Multi-faceted palliative care intervention: aged care nurses' and care assistants' perceptions and experiences
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Copyright © 2008 John Wiley & Sons, Ltd.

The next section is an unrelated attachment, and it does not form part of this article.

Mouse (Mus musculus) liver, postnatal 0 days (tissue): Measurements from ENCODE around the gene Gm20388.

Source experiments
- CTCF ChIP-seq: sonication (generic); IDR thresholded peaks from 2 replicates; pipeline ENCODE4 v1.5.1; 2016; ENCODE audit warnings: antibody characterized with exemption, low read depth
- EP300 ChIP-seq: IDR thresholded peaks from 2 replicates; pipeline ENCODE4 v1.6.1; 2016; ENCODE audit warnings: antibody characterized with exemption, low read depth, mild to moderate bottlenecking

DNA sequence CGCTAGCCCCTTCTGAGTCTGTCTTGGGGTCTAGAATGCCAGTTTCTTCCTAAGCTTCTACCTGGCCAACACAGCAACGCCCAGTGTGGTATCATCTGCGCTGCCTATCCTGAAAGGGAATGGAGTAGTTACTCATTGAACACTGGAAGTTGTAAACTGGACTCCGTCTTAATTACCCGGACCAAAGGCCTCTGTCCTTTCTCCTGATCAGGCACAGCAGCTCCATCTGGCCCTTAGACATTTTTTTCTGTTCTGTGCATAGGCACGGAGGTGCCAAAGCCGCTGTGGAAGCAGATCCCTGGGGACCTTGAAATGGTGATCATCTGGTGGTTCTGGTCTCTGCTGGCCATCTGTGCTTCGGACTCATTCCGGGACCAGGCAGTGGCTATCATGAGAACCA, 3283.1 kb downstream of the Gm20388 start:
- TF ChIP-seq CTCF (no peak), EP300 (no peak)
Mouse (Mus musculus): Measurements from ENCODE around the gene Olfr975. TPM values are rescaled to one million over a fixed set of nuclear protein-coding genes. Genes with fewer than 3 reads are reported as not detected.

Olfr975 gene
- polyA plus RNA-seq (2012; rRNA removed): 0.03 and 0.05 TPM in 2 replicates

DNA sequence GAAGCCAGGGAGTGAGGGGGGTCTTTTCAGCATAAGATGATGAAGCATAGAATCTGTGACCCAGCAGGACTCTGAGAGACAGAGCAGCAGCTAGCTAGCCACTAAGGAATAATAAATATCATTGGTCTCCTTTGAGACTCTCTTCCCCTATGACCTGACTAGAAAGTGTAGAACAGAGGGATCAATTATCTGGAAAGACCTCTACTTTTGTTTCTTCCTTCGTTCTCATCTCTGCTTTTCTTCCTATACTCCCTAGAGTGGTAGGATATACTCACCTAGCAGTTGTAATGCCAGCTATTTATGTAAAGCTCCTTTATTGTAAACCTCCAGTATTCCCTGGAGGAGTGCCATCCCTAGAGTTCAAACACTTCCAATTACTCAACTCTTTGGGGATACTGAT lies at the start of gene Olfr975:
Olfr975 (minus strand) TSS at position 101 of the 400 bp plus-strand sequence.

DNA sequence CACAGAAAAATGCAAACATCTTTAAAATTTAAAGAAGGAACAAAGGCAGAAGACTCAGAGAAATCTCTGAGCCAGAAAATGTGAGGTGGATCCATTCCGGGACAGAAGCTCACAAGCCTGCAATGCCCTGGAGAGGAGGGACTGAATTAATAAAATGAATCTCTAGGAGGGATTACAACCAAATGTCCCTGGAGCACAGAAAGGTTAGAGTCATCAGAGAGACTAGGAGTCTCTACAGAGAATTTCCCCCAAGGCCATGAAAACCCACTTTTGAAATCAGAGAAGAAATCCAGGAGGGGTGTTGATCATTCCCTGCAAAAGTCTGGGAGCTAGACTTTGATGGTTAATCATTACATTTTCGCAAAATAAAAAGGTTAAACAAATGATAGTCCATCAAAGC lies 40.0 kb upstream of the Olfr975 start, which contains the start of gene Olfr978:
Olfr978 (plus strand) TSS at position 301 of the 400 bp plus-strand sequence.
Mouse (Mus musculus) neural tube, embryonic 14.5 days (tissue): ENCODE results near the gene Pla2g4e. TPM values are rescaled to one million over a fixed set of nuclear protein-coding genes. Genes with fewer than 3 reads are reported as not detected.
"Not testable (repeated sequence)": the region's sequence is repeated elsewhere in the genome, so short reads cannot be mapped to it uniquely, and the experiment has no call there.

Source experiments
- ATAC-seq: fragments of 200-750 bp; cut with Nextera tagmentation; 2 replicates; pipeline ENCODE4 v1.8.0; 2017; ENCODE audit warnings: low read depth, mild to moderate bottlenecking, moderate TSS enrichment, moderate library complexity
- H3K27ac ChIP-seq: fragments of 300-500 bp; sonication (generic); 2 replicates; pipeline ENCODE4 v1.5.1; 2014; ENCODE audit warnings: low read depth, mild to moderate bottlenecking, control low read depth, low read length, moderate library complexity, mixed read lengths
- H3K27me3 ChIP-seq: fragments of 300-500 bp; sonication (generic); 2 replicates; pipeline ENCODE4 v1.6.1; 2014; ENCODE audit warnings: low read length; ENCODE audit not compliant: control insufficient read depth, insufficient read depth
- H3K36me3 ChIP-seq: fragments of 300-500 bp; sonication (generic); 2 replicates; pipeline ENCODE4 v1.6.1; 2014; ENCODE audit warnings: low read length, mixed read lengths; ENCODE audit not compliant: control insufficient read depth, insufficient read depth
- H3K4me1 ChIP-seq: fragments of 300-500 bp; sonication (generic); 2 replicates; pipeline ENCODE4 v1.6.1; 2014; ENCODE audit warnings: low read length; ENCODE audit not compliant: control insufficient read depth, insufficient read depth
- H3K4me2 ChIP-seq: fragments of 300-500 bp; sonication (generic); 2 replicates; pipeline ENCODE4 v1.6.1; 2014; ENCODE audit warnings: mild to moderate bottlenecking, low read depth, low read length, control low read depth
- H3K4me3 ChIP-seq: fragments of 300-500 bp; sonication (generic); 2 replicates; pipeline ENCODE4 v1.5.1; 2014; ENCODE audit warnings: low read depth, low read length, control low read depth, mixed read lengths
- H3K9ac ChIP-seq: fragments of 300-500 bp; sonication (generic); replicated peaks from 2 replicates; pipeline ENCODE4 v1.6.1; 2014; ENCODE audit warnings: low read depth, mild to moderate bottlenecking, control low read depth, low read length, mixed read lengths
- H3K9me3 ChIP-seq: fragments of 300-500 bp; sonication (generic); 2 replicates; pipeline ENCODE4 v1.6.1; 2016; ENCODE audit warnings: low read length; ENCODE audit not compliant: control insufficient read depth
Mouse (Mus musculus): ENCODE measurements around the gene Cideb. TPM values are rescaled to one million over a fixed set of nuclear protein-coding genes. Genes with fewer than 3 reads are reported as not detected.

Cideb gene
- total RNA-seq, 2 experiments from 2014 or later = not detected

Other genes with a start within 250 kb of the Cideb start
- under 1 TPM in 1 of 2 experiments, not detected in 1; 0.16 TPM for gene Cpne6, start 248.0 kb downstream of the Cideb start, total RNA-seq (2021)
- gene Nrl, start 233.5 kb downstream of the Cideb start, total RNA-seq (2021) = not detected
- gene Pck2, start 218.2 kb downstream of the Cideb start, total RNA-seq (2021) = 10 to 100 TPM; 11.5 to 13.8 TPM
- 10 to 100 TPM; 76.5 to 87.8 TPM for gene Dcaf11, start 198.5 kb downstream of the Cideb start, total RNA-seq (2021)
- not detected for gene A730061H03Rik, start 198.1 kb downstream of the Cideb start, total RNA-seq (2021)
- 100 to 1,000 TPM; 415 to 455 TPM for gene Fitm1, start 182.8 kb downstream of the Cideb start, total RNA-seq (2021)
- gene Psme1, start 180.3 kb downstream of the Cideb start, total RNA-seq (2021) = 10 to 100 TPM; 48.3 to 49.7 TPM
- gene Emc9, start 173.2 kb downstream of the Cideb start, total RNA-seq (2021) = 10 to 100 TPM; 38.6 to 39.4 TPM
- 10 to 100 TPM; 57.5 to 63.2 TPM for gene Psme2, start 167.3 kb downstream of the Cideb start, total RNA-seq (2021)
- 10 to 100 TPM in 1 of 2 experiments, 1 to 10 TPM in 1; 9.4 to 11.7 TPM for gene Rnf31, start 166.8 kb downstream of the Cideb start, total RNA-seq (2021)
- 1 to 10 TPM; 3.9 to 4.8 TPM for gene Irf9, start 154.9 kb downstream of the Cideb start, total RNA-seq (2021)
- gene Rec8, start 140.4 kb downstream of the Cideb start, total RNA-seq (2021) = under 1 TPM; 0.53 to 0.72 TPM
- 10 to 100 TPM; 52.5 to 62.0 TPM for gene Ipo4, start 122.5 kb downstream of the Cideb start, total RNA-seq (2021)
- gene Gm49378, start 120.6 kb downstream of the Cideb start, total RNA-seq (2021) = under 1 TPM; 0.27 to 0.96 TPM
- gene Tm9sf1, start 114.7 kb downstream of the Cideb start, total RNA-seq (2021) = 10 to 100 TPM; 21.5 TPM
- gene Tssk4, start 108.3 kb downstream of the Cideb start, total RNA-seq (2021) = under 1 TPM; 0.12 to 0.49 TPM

AIM: This paper is a report of a study to describe residential aged care nurses' and care assistants' perceptions of a multi-faceted palliative care intervention to identify potential areas to be addressed during subsequent action research phases. BACKGROUND: Action research was used to enhance the delivery of a palliative approach in residential aged care. The chronic care model guided the development of a multi-faceted intervention. This involved the: (1) establishment of a 'link nurse' role; (2) learning and development strategies for nurses, care assistants and general practitioners; (3) use of multi-disciplinary team meetings; and (4) access to specialist consultation. METHOD: A purposive sample (n = 28) of aged care nurses and care assistants participated in a series of four focus groups conducted in July 2005. Thematic content analysis of the transcripts was performed. FINDINGS: Four themes emerged: (1) targeted education can make a difference; (2) a team approach is valued; (3) clinical assessment tools are helpful; and (4) using the right language is essential. Participants described increased understanding of palliative care concepts, enhanced competencies, greater confidence to deliver palliative care and a desire to adopt a multi-disciplinary approach to care planning. CONCLUSION: Sustaining a culture that is committed to ongoing learning and development interventions and creating multi-disciplinary teams in the aged care setting is critical to embedding a palliative approach. The chronic care model is a useful framework to guide the development of interventions leading to better palliative care outcomes for residents and their families.
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